2. Manner of Exercising Powers; Creation of Dakota County Broadband Board ……1
  3. Defined Terms …………………………..1
  4. Participant ……………………3
  5. Board……………………………………………….4
  6. Acquisition of Interests in System Components……………….7
  7. Ownership of System Components……………………..7
  8. Expansion of System……………………………………..8
  9. Operating and Maintenance Cost Sharing……………..8
  10. Financing Initial I-Net and Initial C-Net Capital Improvements …….8
  11. Revenue Generation…………………..9
  12. Establishment of a Relocation Pool; Submission of Capital Plans……9
  13. Default; Remedies…………..10
  14. Limitation of Liability; Indemnification …10
  15. Termination of Board; Disposition of Assets……..11
  16. Amendments………………………………11

 

 

 

 

Tina Smith to replace Al Franken as Senator – both have understanding of important broadband

MinnPost reports

Gov. Mark Dayton has appointed Lt. Gov. Tina Smith as the next U.S. senator to represent Minnesota in Congress.

Smith, a Democrat, will take the place of U.S. Sen. Al Franken, who said last week he plans to resign in the midst of a growing sexual harassment scandal. Under state law, Smith will serve in Washington at least through 2018. There will be a special election in November 2018, when Minnesota voters will have a chance to weigh in on who should take Franken’s place for the remainder of his term, which expires in 2020.

“Tina Smith is a person of the highest integrity and ability,” Dayton said. “There is no one I trust more to assume the responsibilities of this important office.”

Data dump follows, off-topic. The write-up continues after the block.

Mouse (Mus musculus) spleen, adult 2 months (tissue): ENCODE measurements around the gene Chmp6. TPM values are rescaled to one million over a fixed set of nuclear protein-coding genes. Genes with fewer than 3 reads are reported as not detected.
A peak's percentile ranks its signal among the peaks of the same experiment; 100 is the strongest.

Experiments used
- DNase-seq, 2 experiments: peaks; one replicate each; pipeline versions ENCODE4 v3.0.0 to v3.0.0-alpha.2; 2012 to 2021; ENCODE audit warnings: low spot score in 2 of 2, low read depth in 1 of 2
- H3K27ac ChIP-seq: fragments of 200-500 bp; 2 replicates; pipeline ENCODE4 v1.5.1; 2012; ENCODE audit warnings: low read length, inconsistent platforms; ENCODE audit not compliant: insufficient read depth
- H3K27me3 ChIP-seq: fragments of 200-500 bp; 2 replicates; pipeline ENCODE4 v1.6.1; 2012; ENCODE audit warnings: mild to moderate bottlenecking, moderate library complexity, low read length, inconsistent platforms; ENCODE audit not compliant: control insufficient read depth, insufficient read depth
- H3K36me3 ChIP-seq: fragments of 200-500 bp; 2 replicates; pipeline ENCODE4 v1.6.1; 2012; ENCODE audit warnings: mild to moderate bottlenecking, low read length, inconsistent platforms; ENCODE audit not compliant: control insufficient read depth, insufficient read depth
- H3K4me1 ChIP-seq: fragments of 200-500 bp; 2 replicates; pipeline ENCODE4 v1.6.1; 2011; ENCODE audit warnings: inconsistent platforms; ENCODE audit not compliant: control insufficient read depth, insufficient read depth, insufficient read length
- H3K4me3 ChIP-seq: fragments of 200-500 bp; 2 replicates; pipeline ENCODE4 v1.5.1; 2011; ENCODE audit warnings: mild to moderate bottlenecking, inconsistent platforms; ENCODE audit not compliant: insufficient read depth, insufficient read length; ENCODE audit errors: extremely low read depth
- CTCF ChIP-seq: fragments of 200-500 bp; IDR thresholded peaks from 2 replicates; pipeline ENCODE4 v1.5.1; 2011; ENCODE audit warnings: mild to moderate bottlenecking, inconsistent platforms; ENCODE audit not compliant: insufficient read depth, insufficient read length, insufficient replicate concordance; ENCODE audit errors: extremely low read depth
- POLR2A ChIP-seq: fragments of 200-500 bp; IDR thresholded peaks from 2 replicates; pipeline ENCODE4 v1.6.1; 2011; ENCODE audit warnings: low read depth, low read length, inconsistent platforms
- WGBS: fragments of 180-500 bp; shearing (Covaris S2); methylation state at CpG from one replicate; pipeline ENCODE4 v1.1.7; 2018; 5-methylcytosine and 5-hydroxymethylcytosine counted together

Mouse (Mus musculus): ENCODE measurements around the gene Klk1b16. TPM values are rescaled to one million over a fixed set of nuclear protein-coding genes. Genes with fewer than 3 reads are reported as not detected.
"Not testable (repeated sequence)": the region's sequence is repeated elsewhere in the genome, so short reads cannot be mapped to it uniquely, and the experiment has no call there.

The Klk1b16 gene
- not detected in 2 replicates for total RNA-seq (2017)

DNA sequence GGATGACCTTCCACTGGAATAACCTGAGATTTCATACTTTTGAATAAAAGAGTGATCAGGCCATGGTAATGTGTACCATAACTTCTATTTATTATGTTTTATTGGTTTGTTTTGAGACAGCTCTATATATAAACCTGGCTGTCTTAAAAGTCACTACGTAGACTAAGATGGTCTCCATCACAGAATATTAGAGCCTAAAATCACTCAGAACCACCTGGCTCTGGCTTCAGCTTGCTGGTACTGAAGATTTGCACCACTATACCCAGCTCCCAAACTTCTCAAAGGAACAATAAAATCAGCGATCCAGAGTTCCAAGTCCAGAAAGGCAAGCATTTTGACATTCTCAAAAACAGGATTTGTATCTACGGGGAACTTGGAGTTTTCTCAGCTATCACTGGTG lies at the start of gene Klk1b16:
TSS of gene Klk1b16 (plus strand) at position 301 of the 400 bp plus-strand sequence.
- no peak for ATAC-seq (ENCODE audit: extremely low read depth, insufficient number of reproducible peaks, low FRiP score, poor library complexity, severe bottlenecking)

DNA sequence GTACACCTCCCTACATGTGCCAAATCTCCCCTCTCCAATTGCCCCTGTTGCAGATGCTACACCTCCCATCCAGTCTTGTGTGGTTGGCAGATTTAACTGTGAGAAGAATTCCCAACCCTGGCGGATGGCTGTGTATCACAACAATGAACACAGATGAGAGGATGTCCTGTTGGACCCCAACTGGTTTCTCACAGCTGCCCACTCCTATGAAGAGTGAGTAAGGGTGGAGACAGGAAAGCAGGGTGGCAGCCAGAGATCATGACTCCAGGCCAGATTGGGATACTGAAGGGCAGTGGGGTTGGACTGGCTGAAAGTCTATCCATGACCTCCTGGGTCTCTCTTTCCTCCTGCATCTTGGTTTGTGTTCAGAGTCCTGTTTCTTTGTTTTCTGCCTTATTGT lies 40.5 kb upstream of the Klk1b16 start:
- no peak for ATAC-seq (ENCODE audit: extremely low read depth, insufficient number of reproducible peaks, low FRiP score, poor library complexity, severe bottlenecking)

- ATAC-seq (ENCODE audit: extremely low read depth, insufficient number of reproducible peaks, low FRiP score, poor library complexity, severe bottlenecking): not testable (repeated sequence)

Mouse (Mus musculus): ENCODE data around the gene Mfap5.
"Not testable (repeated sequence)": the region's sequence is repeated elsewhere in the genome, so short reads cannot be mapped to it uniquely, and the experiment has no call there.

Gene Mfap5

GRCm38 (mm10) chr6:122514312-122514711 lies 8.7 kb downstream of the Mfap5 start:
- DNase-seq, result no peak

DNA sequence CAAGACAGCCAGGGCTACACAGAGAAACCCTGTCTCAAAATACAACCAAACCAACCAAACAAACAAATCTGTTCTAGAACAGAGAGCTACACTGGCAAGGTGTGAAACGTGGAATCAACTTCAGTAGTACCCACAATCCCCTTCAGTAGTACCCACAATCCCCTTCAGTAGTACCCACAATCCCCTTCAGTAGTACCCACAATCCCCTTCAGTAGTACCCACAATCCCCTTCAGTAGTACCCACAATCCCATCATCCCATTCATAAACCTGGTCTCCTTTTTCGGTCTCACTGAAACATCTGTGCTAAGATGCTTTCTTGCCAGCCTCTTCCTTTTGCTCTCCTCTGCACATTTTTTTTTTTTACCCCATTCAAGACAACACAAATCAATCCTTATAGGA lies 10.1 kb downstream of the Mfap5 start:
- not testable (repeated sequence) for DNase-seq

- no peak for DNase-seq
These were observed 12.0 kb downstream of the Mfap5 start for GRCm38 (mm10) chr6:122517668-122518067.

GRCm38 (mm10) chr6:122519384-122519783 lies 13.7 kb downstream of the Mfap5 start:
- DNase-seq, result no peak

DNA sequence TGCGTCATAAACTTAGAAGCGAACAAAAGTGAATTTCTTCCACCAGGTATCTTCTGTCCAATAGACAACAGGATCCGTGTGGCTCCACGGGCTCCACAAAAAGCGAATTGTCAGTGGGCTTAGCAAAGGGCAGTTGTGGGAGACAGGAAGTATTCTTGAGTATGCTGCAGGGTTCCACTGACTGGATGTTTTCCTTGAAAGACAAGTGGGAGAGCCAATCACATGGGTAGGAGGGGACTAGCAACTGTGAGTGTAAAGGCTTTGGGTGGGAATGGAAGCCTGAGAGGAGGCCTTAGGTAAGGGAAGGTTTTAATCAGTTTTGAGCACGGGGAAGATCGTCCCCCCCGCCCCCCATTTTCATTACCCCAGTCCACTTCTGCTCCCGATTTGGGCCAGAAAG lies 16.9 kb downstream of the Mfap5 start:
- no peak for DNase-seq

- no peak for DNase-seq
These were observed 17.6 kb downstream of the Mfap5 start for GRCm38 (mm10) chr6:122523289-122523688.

And as I mentioned last week (via an article from CNBC) that could be good for broadband…

“Tina has focused on building an economy that works for all Minnesotans — championing issues including rural broadband internet access, expanding access to early learning and supporting statewide job creation,” her bio page reads.

Franken has been a loud voice for broadband-related issues, calling Net Neutrality the First Amendment of our time and just last week pressing the FCC Chair to delay the vote to repeal Net Neutrality. Smith has spent her time learning about broadband from the front-lines – in Bemidji to see Paul Bunyan, to hear from consumers such as Jennie-O in Kandiyohi, meeting with Minnesota State Broadband grant recipients. Last week, when announcing the most recent round of broadband grants she recognized the importance of equitable access to broadband across the state…

“It’s not fair when almost 20 percent of Greater Minnesota households don’t have the same high-speed internet connections as their friends and family in the cities,” said Lt. Governor Tina Smith. “The grants we are announcing today will help level the playing field and expand educational, health and job opportunities for thousands of Minnesotans. We have made important progress, but too many Minnesotans still lack access to the promise of the 21st Century. We must do more to ensure border-to-border high-speed internet access across Minnesota.”